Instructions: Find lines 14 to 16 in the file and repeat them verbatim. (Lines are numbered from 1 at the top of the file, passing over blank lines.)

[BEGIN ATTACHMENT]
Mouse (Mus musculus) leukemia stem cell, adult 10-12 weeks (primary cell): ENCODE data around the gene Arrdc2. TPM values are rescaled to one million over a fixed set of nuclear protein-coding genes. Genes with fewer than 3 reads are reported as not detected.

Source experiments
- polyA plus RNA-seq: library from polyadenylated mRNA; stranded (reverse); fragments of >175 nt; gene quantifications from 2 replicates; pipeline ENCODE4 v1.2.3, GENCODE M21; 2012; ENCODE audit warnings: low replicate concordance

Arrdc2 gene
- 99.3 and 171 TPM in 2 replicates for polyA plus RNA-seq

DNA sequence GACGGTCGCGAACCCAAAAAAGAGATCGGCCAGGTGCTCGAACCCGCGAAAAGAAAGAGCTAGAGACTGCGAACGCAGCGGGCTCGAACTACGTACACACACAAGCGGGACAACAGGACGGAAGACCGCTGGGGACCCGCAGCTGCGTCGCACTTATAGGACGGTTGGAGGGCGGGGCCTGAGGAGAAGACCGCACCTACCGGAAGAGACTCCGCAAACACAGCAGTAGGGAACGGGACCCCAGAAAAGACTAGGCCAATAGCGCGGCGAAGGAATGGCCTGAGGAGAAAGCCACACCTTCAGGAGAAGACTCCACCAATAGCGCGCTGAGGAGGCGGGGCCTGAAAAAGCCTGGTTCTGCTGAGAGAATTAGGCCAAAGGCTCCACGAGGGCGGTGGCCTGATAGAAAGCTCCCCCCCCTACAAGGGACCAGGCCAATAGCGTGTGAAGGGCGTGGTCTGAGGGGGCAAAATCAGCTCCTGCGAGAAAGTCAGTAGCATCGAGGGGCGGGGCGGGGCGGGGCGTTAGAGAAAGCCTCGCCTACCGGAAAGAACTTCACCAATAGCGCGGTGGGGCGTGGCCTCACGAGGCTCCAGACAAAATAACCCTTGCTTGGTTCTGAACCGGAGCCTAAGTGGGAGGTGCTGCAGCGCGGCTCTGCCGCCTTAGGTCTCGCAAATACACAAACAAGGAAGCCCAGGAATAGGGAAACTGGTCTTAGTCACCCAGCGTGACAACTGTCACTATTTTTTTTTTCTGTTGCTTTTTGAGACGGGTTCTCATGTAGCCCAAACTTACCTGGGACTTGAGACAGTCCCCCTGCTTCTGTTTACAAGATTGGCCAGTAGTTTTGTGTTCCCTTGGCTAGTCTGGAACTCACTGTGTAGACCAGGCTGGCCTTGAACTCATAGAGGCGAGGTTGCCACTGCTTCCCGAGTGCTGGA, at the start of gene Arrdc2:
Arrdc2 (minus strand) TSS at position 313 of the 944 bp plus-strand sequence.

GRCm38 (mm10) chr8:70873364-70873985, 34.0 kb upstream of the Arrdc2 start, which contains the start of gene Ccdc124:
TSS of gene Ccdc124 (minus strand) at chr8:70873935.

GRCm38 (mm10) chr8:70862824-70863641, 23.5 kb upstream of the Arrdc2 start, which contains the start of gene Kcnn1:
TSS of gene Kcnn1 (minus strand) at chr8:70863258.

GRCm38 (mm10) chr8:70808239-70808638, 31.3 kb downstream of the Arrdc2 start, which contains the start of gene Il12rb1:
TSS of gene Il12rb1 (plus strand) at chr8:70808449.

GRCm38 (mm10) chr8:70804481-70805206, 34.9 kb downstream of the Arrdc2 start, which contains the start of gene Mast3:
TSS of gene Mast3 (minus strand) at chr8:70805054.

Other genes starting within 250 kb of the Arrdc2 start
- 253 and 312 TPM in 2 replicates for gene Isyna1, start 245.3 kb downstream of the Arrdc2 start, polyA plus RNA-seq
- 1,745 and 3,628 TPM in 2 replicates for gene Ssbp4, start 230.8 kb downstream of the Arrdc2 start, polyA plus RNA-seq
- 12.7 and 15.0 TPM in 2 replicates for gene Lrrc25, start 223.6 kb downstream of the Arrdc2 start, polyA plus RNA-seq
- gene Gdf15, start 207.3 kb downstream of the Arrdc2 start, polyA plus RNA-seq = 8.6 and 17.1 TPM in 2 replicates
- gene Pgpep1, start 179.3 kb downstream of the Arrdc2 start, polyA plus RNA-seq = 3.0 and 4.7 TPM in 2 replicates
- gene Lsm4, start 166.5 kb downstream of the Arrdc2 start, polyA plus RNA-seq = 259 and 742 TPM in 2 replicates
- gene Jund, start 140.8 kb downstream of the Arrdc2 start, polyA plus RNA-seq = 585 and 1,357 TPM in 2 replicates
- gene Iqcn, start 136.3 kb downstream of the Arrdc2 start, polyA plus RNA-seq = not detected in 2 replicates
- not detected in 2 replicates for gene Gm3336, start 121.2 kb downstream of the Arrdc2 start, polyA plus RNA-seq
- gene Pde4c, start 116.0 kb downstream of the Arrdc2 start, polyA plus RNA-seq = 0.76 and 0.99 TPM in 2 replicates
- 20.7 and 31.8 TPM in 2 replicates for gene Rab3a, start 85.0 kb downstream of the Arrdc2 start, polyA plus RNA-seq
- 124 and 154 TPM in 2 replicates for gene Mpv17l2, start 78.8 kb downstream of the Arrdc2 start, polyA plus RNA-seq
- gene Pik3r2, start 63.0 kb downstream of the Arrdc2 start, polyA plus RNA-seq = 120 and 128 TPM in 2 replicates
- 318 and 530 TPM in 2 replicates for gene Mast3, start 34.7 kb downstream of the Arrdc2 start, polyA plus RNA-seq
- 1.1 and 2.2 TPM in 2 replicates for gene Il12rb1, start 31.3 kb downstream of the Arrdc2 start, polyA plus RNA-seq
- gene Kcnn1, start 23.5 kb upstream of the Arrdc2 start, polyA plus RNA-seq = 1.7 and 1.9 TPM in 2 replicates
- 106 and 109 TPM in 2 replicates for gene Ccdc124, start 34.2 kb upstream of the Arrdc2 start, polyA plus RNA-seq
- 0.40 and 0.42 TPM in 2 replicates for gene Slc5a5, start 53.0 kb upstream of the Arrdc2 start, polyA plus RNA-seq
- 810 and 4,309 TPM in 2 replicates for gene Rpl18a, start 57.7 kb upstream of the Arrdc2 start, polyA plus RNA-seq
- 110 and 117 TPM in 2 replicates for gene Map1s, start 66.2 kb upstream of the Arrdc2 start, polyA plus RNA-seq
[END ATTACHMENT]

GRCm38 (mm10) chr8:70804481-70805206, 34.9 kb downstream of the Arrdc2 start, which contains the start of gene Mast3:
TSS of gene Mast3 (minus strand) at chr8:70805054.

Other genes starting within 250 kb of the Arrdc2 start